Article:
Clerestory

Oak and Stone

November 13, 2021

Part 9 of a series on Whether There Was a West.

Hesiod was an ancient Greek poet thought to have been active sometime between 750 and 650 BCE, making him roughly contemporary with Homer. Wikipedia, paraphrasing the Cambridge History of Classical Literature, offers the tantalizing detail that “He is generally regarded as the first written poet in the Western tradition to regard himself as an individual persona with an active role to play in his subject.”

Think about this. The claim is essentially that he is the first “Western” “subject.” Also, notice the implication is that subjectivity involves self-awareness, Hesiod’s awareness of himself as a self.

We’ve spent the past week on the many problems with “the West”, and soon we’ll be on to the connection between subjectivity and subjection, but first let’s have a look at what Hesiod (“He who sends forth the voice”) has to say for himself.

Hesiod’s Theogony (~700 BC) is the first known Greek cosmogony, which refers to any theory of how the cosmos or universe originated. (He also writes the even odder Works and Days to which I’ll someday return.)

“Theogony” literally means “the birth of the gods.” So a theogony is a cosmogony involving deities. I think the Genesis creation accounts (there are two) would also technically be theogonies, though if someone says “the Theogony” then they are probably referring to Hesiod.

Wikipedia also notes: “Theogonies are a part of Greek mythology which embodies the desire to articulate reality as a whole; this universalizing impulse was fundamental for the first later projects of speculative theorizing.”

Keep this in mind too: the universalizing impulse and its connection to subsequent philosophy.

If this all sounds a bit abstract, Theogony is classic Greek mythology stuff. It lays out the whole Greek pantheon, Zeus, Athena, and all the other gods, demigods, titans, nymphs, and Fates, that you may have learned at some point.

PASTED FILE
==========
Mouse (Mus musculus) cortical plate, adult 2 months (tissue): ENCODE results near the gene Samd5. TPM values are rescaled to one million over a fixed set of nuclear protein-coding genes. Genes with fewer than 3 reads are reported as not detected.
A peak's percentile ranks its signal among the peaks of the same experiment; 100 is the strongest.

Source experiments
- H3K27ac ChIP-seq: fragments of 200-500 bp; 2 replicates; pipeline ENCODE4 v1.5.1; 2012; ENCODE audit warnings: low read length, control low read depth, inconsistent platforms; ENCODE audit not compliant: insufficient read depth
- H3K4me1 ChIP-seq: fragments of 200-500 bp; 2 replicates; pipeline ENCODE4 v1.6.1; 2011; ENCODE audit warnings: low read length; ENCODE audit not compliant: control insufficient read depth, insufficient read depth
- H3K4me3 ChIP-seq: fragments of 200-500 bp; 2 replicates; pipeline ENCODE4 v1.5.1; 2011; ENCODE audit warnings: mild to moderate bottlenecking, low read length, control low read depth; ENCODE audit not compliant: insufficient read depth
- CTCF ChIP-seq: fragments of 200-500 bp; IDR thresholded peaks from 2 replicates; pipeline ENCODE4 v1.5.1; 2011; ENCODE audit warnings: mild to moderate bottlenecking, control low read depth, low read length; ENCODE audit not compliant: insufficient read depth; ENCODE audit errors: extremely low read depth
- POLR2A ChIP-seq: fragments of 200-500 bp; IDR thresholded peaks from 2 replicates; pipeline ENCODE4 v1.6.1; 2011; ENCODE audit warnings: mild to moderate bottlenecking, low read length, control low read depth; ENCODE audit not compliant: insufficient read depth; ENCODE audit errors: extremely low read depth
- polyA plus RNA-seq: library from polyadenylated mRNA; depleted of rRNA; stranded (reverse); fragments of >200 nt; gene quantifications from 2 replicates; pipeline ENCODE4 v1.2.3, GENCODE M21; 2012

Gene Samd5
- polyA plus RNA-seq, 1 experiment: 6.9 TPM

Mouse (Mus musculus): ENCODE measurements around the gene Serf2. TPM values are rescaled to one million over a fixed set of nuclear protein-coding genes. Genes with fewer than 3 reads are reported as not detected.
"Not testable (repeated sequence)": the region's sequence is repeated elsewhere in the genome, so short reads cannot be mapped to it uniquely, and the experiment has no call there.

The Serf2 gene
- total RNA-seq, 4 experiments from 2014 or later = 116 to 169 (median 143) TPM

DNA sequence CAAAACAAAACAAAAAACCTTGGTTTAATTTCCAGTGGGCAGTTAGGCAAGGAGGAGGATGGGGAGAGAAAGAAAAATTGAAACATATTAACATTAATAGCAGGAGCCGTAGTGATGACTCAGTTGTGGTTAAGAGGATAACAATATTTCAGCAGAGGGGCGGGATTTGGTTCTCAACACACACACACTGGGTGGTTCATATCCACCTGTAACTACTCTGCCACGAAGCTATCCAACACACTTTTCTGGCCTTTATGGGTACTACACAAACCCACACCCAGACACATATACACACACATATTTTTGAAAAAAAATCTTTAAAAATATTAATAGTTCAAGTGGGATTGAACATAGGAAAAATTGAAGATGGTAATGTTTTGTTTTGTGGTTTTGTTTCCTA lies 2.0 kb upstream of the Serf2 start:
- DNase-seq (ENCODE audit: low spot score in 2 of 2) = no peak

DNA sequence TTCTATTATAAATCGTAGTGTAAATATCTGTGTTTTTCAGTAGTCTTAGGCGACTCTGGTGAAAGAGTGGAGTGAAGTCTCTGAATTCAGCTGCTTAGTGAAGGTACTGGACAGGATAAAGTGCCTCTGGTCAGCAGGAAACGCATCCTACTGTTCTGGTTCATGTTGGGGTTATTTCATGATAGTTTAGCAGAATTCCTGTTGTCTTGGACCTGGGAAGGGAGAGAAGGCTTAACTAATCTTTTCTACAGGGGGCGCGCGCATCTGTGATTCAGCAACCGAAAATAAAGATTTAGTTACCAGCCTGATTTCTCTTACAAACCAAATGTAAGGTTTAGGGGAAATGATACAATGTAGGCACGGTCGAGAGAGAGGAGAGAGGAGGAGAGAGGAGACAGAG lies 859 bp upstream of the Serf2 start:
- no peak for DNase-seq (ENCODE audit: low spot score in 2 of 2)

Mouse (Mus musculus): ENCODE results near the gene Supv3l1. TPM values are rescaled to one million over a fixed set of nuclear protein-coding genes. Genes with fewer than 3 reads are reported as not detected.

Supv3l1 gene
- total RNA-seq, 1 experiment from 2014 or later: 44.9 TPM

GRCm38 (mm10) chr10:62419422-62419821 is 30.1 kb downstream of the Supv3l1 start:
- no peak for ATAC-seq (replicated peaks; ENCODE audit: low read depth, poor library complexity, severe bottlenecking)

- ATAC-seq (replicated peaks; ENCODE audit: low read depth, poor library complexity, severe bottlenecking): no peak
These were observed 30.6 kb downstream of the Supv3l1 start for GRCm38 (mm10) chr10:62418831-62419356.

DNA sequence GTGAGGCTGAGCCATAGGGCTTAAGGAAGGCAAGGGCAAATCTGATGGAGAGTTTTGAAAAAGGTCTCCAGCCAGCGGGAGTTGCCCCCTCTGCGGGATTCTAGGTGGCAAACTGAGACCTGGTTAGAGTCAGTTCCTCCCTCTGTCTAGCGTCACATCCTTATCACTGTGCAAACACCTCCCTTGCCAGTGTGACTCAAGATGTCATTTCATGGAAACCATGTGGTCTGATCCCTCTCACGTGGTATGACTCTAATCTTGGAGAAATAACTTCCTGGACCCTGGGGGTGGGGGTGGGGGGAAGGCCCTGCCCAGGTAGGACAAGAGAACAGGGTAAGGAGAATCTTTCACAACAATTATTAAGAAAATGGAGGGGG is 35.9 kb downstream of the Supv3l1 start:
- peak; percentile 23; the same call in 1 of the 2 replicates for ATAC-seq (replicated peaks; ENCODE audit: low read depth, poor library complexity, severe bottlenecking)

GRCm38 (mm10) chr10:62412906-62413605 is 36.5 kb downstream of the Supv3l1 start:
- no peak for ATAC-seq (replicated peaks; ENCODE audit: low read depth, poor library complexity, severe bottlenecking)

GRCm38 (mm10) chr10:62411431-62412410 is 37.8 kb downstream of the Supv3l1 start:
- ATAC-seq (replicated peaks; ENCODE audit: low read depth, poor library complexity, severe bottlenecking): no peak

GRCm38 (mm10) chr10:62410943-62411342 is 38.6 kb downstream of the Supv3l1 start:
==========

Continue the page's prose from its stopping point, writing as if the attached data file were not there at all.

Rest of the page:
Hesiod really likes listing gods with odd bodily descriptors (my favourite might be the “tapering-ankled Okeanos nymphs”). The lists are almost childlike. As an example, here’s a section at the very beginning of the Theogony (lines 9–25) of Hesiod’s Theogony:1

Thence they arise and go abroad by night, veiled in thick mist, and utter their song with lovely voice, praising Zeus the aegis-holder and queenly Hera of Argos who walks on golden sandals and the daughter of Zeus the aegis-holder bright-eyed Athene, and Phoebus Apollo, and Artemis who delights in arrows, and Poseidon the earth-holder who shakes the earth, and reverend Themis and quick-glancing Aphrodite, and Hebe with the crown of gold, and fair Dione, Leto, Iapetus, and Cronos the crafty counsellor, Eos and great Helius and bright Selene, Earth too, and great Oceanus, and dark Night, and the holy race of all the other deathless ones that are for ever. And one day they taught Hesiod glorious song while he was shepherding his lambs under holy Helicon, and this word first the goddesses said to me — the Muses of Olympus, daughters of Zeus who holds the aegis:

In light of the notion, mentioned above, that Hesiod is the first Western subject, it seems important that Hesiod refers to himself in the third person.

My sense is that Hesiod here is doing consensus-building. “Surely you remember Zeus…” And that this consensus building represents an action in the same vein as recollecting memories with friends (as I described yesterday). This invocation does not just name gods, but forces the hearer or reader to recollect them, thereby strengthening them and bringing them to life. I think he’s also inviting listeners to match their local gods with one of the gods in his long list.

Right now I’m also thinking of lines 29–41:

So said the ready-voiced daughters of great Zeus, and they plucked and gave me a rod, a shoot of sturdy laurel, a marvellous thing, and breathed into me a divine voice to celebrate things that shall be and things that were aforetime; and they bade me sing of the race of the blessed gods that are eternally, but ever to sing of themselves both first and last.